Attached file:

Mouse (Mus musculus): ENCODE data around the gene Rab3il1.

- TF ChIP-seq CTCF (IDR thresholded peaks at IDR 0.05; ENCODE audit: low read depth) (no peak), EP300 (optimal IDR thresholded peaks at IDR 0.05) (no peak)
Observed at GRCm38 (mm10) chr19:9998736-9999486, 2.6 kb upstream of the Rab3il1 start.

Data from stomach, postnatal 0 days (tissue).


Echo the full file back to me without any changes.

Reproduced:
Mouse (Mus musculus): ENCODE data around the gene Rab3il1.

- TF ChIP-seq CTCF (IDR thresholded peaks at IDR 0.05; ENCODE audit: low read depth) (no peak), EP300 (optimal IDR thresholded peaks at IDR 0.05) (no peak)
Observed at GRCm38 (mm10) chr19:9998736-9999486, 2.6 kb upstream of the Rab3il1 start.

Data from stomach, postnatal 0 days (tissue).